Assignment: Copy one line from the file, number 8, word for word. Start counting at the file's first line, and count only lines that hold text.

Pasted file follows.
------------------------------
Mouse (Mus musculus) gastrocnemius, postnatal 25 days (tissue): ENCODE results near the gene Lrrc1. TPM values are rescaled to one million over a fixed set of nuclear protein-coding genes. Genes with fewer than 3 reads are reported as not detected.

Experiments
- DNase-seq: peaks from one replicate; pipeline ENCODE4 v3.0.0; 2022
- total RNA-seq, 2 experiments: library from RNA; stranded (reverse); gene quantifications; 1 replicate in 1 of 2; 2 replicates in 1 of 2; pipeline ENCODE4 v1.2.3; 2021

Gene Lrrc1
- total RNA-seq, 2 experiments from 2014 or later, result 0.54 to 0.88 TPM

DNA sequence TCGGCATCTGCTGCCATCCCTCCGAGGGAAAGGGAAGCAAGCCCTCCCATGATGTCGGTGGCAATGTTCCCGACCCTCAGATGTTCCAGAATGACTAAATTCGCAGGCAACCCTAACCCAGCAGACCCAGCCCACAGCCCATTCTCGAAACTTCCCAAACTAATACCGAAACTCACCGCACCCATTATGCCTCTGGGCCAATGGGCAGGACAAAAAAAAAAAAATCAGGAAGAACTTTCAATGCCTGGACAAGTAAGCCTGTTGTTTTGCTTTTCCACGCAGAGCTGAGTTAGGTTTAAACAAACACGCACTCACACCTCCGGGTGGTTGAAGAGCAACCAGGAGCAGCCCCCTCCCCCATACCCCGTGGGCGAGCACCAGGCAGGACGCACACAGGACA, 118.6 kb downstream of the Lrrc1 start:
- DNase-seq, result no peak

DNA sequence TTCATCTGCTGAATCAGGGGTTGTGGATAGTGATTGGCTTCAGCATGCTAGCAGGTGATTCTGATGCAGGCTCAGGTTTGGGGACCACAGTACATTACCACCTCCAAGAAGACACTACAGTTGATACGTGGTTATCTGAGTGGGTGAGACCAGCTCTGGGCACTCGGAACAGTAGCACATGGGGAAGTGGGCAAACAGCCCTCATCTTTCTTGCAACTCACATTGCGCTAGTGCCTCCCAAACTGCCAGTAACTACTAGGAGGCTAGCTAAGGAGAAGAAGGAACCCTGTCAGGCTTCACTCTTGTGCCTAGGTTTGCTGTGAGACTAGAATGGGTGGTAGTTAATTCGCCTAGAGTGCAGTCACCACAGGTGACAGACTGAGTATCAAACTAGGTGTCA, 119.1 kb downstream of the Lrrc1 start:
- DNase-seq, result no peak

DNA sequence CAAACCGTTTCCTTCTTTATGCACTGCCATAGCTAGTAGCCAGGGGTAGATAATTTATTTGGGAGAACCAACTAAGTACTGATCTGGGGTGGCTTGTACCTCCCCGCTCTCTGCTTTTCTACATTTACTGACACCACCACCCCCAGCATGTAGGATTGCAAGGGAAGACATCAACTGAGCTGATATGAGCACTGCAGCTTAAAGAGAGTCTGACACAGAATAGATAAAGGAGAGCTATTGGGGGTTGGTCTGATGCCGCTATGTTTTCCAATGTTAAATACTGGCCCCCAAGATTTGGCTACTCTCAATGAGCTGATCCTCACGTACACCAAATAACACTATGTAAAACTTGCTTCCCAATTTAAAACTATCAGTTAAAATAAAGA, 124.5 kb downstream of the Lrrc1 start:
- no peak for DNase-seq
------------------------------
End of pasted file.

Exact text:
- DNase-seq, result no peak